gold - of interest

  1. 9,081 Posts.
    comments on GOLD daily reckoning
    - What may be bad news for bonds is, as every Econ. 101
    student knows, good news for least most of the
    time. Curiously, bond prices and gold prices have been
    rallying arm-in-arm for months. But that dance is likely to
    end very soon. The nascent inflationary trends developing
    in the U.S. are likely to be VERY bad for bonds and VERY
    good for gold. That's why most of us at the Daily Reckoning
    are fans of the yellow metal. Even so, we can't help but
    wonder when gold's awesome, months-long rally might take a
    breather. Was yesterday's sell-off the beginning of gold's
    pause that refreshes?

    - Given gold's dramatic run-up, an equally dramatic sell-
    off wouldn't be too surprising. But longer term, we
    wouldn't want to bet against this precious metal. Gold is
    in a long-term bull market, until further notice.

    - Long-term investors who'd rather not bother trading every
    "jiggle" (Jimmy Roger's term) in the gold market, will be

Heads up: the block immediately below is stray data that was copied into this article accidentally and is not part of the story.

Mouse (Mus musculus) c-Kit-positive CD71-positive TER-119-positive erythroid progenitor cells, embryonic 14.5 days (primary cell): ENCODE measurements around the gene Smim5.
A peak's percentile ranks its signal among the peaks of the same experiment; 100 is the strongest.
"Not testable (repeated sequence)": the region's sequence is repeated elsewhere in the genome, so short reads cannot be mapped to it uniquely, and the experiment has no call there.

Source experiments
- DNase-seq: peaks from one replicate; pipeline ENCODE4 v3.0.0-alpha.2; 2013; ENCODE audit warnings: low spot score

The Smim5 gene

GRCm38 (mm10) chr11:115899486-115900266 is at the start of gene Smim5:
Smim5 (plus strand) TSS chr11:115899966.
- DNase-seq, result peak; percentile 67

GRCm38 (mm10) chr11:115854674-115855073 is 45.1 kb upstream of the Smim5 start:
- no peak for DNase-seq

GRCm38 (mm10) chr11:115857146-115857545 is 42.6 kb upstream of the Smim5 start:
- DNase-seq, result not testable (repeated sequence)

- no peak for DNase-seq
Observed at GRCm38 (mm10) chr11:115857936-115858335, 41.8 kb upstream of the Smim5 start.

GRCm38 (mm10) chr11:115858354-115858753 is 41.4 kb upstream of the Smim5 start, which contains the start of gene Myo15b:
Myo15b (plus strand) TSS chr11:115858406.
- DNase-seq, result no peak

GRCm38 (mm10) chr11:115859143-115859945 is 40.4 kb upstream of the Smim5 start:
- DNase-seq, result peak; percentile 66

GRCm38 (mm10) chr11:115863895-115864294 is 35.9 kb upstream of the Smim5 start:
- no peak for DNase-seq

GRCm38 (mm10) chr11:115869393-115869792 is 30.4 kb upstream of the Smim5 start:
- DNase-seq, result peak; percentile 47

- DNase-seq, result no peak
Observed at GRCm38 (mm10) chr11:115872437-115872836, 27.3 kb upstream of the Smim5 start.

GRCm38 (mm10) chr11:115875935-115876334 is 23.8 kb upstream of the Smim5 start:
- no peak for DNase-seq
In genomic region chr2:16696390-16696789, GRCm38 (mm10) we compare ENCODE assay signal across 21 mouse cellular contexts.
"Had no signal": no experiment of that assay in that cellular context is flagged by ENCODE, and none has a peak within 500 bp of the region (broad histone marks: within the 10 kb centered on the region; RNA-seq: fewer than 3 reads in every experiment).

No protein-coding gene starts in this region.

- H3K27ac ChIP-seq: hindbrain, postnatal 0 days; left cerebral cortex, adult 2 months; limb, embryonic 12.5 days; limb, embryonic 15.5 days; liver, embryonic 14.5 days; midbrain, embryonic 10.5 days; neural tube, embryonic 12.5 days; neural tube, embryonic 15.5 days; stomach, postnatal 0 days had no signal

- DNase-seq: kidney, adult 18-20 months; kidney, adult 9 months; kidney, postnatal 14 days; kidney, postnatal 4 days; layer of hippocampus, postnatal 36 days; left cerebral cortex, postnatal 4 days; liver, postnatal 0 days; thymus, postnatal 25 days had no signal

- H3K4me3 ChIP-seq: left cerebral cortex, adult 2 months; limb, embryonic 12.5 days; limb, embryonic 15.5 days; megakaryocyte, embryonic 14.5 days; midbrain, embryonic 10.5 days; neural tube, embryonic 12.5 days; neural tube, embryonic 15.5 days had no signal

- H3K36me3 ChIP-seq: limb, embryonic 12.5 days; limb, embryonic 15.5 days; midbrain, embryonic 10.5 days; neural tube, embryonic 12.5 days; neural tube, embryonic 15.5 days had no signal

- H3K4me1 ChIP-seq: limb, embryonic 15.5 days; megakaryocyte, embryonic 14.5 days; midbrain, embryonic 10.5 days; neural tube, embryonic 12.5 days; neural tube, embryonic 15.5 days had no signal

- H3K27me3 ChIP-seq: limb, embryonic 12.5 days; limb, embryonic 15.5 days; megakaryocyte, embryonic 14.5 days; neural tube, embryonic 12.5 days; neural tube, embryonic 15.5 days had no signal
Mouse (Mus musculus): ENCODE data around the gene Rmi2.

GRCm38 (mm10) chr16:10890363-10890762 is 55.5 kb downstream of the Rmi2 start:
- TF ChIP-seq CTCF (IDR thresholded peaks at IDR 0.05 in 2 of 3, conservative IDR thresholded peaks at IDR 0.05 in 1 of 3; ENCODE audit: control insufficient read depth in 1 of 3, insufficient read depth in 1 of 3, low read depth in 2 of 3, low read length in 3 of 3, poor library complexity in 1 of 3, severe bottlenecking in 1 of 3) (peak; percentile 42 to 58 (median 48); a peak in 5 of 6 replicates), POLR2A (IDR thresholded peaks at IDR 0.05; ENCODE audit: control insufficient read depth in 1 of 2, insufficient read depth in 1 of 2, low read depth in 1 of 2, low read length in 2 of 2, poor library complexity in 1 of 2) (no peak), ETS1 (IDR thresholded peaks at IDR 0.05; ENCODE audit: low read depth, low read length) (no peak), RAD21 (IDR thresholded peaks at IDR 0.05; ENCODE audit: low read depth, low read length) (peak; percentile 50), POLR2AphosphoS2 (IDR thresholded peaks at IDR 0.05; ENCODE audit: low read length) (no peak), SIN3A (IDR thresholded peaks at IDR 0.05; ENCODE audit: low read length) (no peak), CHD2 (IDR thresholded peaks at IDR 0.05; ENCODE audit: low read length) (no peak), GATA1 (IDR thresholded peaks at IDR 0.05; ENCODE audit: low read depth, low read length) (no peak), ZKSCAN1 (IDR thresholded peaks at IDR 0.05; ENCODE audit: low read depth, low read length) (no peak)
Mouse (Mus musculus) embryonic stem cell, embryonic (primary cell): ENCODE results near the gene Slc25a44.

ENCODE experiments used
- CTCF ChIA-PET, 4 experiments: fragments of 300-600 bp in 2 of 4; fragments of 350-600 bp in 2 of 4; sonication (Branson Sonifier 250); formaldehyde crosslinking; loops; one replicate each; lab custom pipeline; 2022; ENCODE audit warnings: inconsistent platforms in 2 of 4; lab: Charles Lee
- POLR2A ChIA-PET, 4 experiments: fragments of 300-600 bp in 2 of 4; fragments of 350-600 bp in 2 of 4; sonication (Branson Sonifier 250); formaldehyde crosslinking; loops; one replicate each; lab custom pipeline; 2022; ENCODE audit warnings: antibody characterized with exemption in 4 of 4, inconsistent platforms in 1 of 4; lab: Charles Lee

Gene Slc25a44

heartened by the observation of Frank Holmes, CEO of the
    mutual fund company U.S. Global (Nasdaq: GROW). Holmes
    calculates that, over the last 30 years, an investment
    portfolio containing a 20% allocation to gold stocks has
    produced a higher return with less risk than a portfolio
    dedicated entirely to the S&P 500 Index.

    - An 80% mix of S&P 500 Index shares, says Holmes, together
    with a 20% mix of Toronto Gold and Precious Mineral Index
    shares, achieved an average annual return of 12% from 1971
    through 2002. That return was higher, and less volatile,
    than a pure S&P 500 holding.

    - History is nice, but most of us would prefer to know what
    the optimal portfolio allocation might be for the NEXT 30
    years, rather than the last 30 years.

    - Faithful Daily Reckoning readers, we suspect, would
    prefer kissing their sister (or brother) to allocating 80%
    of their portfolios to S&P 500 shares. And we'd hate to
    have those sorts of choices made on our account. So let's
    skip over the S&P 500 part of this discussion and focus
    only on the gold part.

    - For the next 30 years, some meaningful allocation to the
    yellow metal seems like a good idea. Whether the optimal
    weighting might be 20% or 2% is anyone's guess. But if the
    dollar is past its prime - which is a possibility - even a
    hefty 20% allocation to gold stocks would seem inadequate.

    CCI oversold.....usually recovers from these levels

    parabolic above wkly though

arrow-down-2 Created with Sketch. arrow-down-2 Created with Sketch.